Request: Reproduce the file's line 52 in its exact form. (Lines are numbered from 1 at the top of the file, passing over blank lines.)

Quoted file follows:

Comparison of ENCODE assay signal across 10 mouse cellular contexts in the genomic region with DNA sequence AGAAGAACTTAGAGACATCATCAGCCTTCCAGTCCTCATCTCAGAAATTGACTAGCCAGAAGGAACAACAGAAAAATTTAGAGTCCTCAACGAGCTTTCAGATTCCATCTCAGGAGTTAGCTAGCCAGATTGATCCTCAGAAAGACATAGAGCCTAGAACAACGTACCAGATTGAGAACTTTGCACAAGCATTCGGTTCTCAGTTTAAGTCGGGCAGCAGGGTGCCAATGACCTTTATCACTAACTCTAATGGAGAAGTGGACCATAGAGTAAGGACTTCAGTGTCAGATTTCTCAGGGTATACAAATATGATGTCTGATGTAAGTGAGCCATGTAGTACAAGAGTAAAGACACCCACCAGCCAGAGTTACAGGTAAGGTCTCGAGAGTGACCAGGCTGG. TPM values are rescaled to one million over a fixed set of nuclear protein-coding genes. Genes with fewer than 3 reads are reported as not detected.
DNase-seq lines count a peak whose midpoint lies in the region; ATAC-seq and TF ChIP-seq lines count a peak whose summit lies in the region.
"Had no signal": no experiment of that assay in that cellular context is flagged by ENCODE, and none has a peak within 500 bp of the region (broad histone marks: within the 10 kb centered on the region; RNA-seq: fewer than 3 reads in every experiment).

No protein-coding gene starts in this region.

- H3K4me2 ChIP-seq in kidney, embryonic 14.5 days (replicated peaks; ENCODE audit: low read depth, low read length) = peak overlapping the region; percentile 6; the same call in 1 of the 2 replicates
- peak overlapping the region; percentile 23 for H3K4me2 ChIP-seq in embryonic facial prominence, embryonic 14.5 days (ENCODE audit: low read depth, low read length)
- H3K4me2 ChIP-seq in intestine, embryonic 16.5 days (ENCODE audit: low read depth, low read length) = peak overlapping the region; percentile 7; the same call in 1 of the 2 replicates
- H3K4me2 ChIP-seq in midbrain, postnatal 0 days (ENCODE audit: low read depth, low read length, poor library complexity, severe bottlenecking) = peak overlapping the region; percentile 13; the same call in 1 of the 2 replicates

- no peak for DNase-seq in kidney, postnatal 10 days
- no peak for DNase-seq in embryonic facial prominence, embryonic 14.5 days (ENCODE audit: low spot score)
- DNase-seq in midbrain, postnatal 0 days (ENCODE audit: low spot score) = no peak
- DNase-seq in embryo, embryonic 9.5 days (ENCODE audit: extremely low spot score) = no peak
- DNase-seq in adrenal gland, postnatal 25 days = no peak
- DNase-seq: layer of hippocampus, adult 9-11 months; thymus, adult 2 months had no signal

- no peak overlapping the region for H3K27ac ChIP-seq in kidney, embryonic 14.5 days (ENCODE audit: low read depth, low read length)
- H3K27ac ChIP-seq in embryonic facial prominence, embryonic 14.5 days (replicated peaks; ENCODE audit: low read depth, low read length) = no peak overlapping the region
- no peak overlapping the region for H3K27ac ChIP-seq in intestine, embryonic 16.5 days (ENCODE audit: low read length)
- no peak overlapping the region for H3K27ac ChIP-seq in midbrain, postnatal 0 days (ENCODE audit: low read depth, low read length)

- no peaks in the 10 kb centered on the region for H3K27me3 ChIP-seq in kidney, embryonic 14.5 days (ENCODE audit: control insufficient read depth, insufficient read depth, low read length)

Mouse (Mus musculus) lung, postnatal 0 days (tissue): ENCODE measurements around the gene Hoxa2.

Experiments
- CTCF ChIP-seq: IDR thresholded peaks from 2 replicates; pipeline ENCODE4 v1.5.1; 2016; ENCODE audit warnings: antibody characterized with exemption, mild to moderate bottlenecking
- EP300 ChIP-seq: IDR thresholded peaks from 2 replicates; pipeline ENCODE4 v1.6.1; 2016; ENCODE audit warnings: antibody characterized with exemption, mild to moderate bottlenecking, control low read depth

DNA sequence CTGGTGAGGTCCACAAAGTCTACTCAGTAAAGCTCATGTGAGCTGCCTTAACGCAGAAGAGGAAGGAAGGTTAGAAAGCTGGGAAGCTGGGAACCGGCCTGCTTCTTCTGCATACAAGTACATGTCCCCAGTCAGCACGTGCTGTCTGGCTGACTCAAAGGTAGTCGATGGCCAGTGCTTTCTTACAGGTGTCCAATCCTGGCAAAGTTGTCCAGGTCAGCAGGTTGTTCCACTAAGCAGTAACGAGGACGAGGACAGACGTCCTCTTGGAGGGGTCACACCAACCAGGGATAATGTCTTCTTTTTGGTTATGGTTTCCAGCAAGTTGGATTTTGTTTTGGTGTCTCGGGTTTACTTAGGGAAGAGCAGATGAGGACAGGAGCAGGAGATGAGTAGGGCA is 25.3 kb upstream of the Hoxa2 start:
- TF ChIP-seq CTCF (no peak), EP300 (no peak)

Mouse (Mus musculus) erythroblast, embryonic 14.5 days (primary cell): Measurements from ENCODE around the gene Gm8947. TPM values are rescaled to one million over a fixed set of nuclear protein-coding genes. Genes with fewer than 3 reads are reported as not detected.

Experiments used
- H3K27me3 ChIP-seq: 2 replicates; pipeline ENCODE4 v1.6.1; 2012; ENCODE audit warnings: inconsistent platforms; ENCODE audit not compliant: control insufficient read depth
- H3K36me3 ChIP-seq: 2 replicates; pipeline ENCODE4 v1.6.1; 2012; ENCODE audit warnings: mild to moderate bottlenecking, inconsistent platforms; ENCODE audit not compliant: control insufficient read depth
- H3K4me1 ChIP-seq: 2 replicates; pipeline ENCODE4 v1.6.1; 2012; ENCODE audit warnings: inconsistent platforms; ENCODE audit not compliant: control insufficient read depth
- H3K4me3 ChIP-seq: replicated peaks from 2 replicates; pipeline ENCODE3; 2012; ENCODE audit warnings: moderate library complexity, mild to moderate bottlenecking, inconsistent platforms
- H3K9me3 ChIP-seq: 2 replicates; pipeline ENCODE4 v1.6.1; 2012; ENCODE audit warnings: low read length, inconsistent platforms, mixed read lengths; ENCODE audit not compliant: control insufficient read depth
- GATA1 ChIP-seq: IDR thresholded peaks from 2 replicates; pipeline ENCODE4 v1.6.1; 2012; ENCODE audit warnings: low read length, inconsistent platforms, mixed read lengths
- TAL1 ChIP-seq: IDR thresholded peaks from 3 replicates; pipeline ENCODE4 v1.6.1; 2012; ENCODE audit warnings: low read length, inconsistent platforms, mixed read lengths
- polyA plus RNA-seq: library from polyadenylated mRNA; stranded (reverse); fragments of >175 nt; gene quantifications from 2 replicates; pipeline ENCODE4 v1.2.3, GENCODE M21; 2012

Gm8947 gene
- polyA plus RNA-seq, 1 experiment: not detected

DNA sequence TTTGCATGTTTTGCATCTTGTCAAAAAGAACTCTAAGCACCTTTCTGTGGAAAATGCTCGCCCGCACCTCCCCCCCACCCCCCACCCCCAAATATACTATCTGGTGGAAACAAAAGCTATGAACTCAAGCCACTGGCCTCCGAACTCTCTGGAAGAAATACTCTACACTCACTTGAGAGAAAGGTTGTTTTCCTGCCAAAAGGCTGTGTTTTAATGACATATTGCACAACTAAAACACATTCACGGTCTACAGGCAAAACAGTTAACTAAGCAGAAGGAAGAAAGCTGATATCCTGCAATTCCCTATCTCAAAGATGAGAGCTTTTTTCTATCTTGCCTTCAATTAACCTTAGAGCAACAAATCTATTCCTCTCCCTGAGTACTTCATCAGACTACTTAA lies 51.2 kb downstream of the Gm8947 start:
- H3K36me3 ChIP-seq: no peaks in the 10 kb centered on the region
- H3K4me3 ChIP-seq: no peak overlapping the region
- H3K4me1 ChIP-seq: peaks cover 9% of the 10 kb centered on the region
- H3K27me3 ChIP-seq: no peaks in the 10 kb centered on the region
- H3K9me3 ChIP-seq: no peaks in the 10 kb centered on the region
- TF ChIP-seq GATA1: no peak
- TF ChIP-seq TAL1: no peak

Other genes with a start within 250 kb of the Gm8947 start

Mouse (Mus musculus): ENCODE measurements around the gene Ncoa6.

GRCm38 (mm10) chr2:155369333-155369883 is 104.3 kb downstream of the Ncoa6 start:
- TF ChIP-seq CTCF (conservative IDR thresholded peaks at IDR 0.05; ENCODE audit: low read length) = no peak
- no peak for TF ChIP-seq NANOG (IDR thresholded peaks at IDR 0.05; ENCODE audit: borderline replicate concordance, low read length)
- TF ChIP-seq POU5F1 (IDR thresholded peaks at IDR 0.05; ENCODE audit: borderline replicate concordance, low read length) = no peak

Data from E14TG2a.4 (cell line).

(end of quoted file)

Data from E14TG2a.4 (cell line).